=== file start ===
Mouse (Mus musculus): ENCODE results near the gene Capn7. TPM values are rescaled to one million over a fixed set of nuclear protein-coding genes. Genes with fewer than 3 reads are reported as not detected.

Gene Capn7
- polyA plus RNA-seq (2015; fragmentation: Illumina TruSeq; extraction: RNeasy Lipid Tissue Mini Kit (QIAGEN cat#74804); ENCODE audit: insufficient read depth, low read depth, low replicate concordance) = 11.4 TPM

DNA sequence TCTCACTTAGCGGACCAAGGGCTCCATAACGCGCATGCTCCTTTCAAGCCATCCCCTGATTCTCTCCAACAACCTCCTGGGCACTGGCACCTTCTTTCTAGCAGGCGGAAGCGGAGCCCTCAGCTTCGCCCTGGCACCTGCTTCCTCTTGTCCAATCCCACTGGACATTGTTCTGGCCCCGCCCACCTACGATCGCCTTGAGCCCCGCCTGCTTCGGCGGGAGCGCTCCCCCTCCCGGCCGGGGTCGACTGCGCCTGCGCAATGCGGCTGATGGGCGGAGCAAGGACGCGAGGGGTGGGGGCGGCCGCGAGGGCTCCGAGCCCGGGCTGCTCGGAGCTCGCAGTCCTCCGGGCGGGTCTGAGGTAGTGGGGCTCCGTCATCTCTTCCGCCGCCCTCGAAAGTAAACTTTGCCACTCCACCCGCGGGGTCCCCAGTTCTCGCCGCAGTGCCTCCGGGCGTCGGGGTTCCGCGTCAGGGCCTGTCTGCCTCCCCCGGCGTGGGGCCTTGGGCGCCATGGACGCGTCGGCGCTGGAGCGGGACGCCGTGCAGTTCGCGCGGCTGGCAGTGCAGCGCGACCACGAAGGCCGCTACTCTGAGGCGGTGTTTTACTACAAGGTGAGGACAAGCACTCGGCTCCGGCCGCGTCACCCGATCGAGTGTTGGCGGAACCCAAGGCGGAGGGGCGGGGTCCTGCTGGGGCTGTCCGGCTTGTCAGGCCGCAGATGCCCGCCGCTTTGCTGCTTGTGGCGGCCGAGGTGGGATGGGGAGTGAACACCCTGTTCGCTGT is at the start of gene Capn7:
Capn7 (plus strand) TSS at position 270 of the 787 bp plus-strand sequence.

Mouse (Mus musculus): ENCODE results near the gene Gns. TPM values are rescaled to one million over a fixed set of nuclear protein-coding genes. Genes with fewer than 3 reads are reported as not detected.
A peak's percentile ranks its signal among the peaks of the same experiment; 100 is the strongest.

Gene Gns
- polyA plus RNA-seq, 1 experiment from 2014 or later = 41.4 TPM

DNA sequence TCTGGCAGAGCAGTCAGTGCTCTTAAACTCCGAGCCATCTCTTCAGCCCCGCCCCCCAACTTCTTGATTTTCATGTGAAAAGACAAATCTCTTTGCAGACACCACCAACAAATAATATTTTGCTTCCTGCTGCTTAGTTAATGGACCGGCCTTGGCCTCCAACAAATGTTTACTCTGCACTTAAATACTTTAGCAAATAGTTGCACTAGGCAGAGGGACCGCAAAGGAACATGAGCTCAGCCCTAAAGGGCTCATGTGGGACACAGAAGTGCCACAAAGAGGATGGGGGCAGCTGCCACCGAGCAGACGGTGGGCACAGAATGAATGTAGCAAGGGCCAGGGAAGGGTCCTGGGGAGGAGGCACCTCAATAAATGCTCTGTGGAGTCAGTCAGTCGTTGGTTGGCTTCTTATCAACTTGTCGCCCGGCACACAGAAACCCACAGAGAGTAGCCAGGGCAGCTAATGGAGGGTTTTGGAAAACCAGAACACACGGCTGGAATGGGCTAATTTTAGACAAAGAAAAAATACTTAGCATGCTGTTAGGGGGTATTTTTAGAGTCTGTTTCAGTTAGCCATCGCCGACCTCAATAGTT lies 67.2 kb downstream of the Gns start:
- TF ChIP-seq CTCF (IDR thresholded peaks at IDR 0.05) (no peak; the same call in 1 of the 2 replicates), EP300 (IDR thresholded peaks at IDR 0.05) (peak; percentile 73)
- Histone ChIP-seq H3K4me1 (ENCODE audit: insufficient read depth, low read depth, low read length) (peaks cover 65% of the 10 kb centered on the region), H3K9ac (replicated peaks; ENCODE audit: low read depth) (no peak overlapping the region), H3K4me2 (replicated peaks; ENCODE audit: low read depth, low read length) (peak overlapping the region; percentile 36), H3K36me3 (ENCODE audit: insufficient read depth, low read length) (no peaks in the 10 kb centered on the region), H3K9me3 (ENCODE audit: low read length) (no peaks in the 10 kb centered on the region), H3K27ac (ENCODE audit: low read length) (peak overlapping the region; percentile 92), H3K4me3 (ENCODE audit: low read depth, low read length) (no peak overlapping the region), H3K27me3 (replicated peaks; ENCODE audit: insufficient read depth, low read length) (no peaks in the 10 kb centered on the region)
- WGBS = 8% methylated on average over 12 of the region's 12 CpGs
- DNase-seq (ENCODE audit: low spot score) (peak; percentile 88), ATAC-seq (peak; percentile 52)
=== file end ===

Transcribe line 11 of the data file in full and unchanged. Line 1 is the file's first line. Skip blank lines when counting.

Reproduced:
- TF ChIP-seq CTCF (IDR thresholded peaks at IDR 0.05) (no peak; the same call in 1 of the 2 replicates), EP300 (IDR thresholded peaks at IDR 0.05) (peak; percentile 73)